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Lecture

BSEN 401 Lecture Notes - Indifference Curve


Department
Business and Environment
Course Code
BSEN 401
Professor
William Huddleston

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PREFERENCES AND INDIFFERENCES CURVES
For any two consumption bundles (X0, Y0) and (X1, Y1), define an individual’s preference
ranking of each of the two bundles by
1. (X1, Y1) (X0, Y0) means the individual prefers (X1, Y1) to (X0, Y0)
2. (X1, Y1) ~ (X0, Y0) means the individual is indifferent between (X1, Y1) and (X0, Y0)
Preference Assumptions
1. Completeness
For every pair of consumption bundles (X1, Y1) and (X0, Y0), (X1, Y1) (X0, Y0) or (X0,
Y0) (X1, Y1) or (X1, Y1) ~ (X0, Y0)
i.e. The consumer prefers one or other bundle or is indifferent between them. In short the
consumer does not make contradictory choices.
2. Transitivity
(X1, Y1) (X0, Y0) and (X0, Y0) (X2, Y2) => (X1, Y1) (X2, Y2)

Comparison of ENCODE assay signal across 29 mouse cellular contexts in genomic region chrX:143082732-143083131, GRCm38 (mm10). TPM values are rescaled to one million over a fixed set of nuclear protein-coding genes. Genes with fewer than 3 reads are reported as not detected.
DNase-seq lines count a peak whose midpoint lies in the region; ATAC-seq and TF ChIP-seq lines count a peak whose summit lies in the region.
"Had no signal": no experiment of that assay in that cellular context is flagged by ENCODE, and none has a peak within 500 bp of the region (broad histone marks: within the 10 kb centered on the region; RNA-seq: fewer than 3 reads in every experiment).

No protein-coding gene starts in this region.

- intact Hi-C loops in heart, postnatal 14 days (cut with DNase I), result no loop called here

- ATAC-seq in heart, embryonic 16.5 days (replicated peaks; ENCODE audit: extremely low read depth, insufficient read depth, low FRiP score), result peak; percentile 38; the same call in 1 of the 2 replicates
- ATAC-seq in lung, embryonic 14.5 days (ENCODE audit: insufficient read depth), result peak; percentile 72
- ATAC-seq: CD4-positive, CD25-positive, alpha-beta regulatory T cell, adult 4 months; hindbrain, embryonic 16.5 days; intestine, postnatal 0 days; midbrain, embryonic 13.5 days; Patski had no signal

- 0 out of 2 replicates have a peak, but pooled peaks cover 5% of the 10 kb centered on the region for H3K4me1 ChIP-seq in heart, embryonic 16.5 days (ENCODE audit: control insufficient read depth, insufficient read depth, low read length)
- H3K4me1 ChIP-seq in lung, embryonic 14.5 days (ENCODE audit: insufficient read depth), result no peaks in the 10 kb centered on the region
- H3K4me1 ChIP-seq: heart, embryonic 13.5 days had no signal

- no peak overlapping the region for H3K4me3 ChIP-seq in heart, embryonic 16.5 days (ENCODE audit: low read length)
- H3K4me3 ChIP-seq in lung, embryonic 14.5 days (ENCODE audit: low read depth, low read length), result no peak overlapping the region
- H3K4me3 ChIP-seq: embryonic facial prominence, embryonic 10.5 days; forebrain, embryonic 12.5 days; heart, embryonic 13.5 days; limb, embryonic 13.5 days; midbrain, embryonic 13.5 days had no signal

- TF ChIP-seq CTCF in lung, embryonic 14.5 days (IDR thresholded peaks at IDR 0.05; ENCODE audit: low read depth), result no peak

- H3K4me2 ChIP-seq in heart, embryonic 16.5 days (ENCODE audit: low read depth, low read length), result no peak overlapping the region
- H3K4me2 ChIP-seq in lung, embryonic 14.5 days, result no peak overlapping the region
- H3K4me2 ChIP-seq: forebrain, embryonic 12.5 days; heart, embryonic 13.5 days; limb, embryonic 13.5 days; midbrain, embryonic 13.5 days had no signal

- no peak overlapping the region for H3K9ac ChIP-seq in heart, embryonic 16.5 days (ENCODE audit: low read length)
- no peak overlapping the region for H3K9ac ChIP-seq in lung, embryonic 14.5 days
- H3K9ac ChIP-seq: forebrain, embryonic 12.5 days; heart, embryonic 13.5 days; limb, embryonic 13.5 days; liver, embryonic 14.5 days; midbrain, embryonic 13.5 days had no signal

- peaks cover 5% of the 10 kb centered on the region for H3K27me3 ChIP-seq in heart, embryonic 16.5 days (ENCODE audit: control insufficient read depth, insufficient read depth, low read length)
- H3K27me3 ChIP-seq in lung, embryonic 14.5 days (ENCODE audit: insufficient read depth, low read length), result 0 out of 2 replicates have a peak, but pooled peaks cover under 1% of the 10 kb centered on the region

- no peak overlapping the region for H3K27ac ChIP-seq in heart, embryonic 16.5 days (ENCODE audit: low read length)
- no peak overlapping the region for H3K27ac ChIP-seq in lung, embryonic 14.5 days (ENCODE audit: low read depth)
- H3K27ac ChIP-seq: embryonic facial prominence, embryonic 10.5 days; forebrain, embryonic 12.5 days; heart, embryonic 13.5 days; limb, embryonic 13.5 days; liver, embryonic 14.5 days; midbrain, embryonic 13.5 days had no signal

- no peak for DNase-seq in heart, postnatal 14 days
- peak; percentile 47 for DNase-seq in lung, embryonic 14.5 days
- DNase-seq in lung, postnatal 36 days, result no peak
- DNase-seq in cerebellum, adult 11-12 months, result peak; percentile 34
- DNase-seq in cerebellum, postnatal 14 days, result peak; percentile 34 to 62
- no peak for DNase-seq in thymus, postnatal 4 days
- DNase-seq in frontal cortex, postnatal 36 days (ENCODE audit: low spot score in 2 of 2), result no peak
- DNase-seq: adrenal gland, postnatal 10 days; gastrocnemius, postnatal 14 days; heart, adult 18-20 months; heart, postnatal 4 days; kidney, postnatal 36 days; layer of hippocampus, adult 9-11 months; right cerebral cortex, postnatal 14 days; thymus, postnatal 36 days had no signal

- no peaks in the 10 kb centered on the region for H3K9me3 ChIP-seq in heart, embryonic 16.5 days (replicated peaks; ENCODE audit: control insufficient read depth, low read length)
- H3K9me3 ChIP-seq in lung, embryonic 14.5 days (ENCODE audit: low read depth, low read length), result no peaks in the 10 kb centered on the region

(where means either preferred to or indifferent to)
3. Non-Satiation (More is always preferred to Less)
If both X1 or Y1 are at least equal to X0 or Y0 respectively and at least one of X1 or Y1 is a
greater amount than X1 or Y1 respectively, then
(X1, Y1) (X0, Y0)
This assumption is sometimes called the monotonicity of preferences
4. Convex
The less one has of a good, the more one requires of the other good in exchange to remain
indifferent.
[Assumption 1 follows from the assumption that economic agents are rational
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